Stradivarius violin of George Henry Lewis Parsons (d.1921) of Streatham Park [ Mary Law [ Mary Law Kingdon ] (1889-1919), English violinist, wife of Hugh Sewell Kingdon (d.1940); Antonio Stradivari ]
London and Streatham, Surrey. Between 1910 and 1920.
The owner of the violin in question, G. H. L. Parsons, had made his fortune with the firm Ashton & Parsons, wholesale chemists, also having an interest in the opticians Dollonds, and on his death was worth £127, 335 19s 8d. The woman to whom he lent the violin, Mary Law, made a number of recordings for Zonophone, and toured Australia in 1915, with the Melbourne Argus reporting the arrival of 'The Notable English Violinist.
Printed on one side of a piece of 23 x 19cm grey unwatermarked wove paper. In good condition, lightly-aged. Attractively printed in a restrained style. Reads: 'Instructions | for taking apprentices | by such freemen of the City of London, admitted by redemption, | without the intervention of a Company. | An ACT of Common Council has been passed For facilitating the binding of Apprentices to such Freemen of the City of London as may not be free of any of the Companies of this City.
Seventh Edition. Fortieth Thousand. London: Jarrold and Sons, 12, Paternoster Row. [Jarrold and Sons, Printers, Norwich.]
16pp., 16mo. Unbound and stitched. On worn and aged paper, with loss to bottom outside corner of title leaf; spine strengthened with contemporary gummed paper. On reverse of title is a page of advertisements for 'Household Tracts for the People'.
The Rev. W. Sewell [William Sewell (1804-1874)], M.A. Sub-Rector of Exeter College, and Professor of Moral Philosophy in the University of Oxford
Oxford: D. A. Talboys. 1837.
8vo: 66 pp. Stitched pamphlet. In original grey printed wraps. Text clear and complete. Tight copy on lightly-aged and foxed paper, with light staining at foot of wraps and first and last few leaves. List of 'Publications by the same Author' on the reverse. Worn inscription at head of title, to 'The Revd Vaughan Thomas | With the Authors best comptss & regards'. Scarce: no copy in the British Library, and the only copies on COPAC at Bristol, Lambeth Palace and Oxford.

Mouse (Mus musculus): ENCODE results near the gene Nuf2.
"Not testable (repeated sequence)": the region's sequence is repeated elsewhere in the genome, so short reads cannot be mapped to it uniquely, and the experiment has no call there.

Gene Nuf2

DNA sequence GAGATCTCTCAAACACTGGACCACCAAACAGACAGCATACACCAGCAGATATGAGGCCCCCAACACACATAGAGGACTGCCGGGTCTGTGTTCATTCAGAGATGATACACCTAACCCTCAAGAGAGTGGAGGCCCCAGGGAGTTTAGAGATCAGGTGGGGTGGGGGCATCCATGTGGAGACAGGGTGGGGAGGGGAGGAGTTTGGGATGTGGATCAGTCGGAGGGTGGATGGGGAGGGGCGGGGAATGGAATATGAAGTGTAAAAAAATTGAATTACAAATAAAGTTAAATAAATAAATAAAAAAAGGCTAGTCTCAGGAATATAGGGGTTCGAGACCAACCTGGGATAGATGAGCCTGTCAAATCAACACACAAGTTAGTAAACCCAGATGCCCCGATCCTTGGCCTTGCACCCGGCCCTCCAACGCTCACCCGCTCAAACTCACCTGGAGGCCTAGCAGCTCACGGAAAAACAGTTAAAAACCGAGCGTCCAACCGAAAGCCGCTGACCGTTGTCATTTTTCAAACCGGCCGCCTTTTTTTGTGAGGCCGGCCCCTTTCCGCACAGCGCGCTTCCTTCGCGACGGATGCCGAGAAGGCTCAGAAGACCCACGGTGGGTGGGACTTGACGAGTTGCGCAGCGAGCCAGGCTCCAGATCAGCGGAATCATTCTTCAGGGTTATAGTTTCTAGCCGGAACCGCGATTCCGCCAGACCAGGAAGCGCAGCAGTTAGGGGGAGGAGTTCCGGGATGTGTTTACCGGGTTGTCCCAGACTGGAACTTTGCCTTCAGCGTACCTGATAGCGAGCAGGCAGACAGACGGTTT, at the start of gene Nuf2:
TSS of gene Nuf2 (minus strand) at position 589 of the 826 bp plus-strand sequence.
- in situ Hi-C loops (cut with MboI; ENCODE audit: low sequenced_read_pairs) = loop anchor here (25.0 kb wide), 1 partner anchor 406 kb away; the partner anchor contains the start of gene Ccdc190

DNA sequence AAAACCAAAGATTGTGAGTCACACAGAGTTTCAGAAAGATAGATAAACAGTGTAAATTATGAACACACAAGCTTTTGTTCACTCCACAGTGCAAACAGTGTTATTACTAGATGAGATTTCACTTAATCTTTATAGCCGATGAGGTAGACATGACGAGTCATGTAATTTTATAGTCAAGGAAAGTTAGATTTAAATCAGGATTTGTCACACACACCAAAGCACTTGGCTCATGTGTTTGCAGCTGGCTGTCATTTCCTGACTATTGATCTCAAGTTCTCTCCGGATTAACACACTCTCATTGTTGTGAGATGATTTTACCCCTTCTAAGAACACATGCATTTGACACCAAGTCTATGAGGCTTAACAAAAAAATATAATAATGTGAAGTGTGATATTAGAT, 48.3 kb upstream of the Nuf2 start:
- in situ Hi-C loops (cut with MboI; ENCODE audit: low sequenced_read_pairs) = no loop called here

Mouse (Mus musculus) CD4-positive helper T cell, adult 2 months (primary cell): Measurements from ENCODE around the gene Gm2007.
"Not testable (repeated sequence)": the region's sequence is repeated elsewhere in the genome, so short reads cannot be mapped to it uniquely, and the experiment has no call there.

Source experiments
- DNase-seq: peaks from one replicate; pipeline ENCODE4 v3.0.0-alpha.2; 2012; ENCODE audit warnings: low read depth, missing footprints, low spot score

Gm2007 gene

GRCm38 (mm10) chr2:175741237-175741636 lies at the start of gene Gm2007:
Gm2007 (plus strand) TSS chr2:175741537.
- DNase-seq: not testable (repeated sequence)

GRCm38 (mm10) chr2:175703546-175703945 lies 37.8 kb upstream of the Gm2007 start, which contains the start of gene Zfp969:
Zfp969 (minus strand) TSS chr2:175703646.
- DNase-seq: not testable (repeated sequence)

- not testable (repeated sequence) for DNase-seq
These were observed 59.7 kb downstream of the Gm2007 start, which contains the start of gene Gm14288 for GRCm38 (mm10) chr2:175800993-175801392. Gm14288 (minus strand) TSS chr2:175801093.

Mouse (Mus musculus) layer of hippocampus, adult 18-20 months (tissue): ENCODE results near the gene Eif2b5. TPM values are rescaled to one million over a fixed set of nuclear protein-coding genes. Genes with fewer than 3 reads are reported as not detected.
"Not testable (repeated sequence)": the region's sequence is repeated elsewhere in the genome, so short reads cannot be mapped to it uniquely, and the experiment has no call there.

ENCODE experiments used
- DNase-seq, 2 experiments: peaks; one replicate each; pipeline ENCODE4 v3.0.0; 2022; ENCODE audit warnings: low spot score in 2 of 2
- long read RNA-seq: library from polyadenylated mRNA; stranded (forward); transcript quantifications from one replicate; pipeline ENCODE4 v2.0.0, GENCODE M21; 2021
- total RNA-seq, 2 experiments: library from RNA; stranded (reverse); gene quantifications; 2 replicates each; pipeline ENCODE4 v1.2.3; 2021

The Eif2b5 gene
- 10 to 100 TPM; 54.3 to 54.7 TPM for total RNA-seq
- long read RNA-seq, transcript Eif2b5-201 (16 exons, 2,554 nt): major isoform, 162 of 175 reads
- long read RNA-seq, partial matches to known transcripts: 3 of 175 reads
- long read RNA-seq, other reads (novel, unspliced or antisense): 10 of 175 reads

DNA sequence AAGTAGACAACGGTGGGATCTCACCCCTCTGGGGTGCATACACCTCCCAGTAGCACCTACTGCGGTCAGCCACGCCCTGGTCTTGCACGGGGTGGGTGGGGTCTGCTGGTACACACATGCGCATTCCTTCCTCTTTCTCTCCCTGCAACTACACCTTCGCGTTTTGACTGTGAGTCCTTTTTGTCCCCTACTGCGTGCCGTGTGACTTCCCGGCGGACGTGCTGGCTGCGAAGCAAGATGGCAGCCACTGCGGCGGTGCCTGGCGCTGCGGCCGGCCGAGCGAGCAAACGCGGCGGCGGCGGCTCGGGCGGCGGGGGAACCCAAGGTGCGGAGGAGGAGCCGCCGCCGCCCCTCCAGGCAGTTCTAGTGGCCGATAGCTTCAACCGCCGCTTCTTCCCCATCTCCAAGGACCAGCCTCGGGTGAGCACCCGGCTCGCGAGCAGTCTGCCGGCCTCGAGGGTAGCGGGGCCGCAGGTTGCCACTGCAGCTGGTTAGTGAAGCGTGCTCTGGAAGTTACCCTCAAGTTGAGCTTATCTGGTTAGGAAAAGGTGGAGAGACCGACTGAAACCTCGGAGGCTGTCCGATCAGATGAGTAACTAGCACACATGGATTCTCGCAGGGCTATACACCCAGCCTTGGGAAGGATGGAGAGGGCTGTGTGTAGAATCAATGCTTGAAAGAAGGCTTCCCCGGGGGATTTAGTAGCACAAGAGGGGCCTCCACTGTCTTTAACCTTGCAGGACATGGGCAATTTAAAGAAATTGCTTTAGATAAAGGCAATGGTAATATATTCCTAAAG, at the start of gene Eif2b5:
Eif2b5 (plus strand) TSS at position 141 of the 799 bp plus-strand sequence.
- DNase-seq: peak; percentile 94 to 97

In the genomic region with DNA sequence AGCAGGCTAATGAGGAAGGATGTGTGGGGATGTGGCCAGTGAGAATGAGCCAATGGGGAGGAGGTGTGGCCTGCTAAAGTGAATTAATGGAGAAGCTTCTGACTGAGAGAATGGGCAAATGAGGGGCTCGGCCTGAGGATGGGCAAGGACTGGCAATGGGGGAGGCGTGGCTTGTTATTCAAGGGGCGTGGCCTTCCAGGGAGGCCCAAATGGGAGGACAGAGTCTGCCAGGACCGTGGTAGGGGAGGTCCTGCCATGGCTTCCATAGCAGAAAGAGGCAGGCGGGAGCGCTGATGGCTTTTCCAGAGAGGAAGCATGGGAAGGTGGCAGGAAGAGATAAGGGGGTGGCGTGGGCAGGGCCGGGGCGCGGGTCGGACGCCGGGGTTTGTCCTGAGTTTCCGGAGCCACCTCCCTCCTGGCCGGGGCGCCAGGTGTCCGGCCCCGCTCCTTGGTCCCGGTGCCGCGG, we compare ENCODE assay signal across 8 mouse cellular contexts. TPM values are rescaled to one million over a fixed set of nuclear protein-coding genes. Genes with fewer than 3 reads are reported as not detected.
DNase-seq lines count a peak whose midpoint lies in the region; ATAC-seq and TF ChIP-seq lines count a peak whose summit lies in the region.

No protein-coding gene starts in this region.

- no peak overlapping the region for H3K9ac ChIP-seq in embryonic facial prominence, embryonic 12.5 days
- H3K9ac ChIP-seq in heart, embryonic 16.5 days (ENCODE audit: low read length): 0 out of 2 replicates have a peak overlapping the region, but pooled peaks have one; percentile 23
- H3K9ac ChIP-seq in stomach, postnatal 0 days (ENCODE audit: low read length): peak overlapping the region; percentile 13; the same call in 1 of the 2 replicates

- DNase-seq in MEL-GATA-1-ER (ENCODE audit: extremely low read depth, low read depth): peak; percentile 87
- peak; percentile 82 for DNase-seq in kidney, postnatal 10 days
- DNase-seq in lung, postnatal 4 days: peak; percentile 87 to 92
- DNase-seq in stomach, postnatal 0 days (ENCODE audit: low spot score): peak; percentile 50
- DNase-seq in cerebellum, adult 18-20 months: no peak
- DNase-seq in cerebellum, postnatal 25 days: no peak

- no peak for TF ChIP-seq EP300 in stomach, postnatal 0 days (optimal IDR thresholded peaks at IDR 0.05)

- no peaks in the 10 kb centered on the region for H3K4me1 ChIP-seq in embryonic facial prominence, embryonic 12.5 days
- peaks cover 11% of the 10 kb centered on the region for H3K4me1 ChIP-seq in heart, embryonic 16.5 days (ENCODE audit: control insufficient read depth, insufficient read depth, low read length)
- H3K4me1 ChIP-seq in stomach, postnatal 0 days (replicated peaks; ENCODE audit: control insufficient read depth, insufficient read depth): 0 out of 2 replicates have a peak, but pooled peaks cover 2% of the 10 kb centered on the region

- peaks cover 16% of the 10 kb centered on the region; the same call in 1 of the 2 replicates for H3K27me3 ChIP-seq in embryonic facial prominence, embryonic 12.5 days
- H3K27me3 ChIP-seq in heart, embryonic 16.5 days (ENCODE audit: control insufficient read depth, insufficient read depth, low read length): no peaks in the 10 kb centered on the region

C. R. Hewitt (1901-1994) (Cecil Rolph Hewitt, who wrote under the pseudonym 'C. H. Rolph'), English policeman, journalist, editor and author [Francis Martin Sewell Stokes (1902-1979); G. W. Stonier]
21 November 1957; 6 Liskeard Gardens, London, SE3, on New Statesman letterhead.
8vo, 2 pp, 33 lines. Good, on lightly aged and creased paper. An interesting letter, written by a former policeman to a former probation officer, on the subject of the latter's book 'Come to Prison: A Tour through British Prisons today' (Longmans, 1957), about which the former has written a negative review. Begins by praising Stokes' 'really generous letter, written at what cost in self-control I can only dimly imagine'. When Hewitt 'read the published review', he thought 'that it was still on the whole unfair'. 'I hate reviewing really, and am a bad reviewer.
Oxford: John Henry Parker; J. G. F. and J. Rivington, London. 1841. 'BAXTER, PRINTER, OXFORD.'
Octavo. 13 pages. Disbound pamphlet from the Churchill Babington collection. Good, but foxed and with title grubby and stained. Cutting [from the Guardian, September, 1890] of correspondence relating to Cardinal Newman and the authors of 'Tracts for the times' loosely inserted.
both 1967, both with letterhead Barum Lodge, 25 Prideaux Road, Eastbourne, Sussex.
Playwright (1902-1991). The typed letter, 8 February 1967, one page, 8vo. An interesting letter. "I am back again! I have just had a note from Murray Macdonald. He tells me he is going to direct a new play by Tam and Maggie Williams, probaly [sic] in July. The Williams' want Gladys Cooper [English actress, 1888-1971] for it but it is a small part and she has not said "Yes" or "No" yet. She spole to Murray about "The Limit" and told him she would like to do it at Guilford. So please, please convince her that the play to do is the one by ME and not by Williams!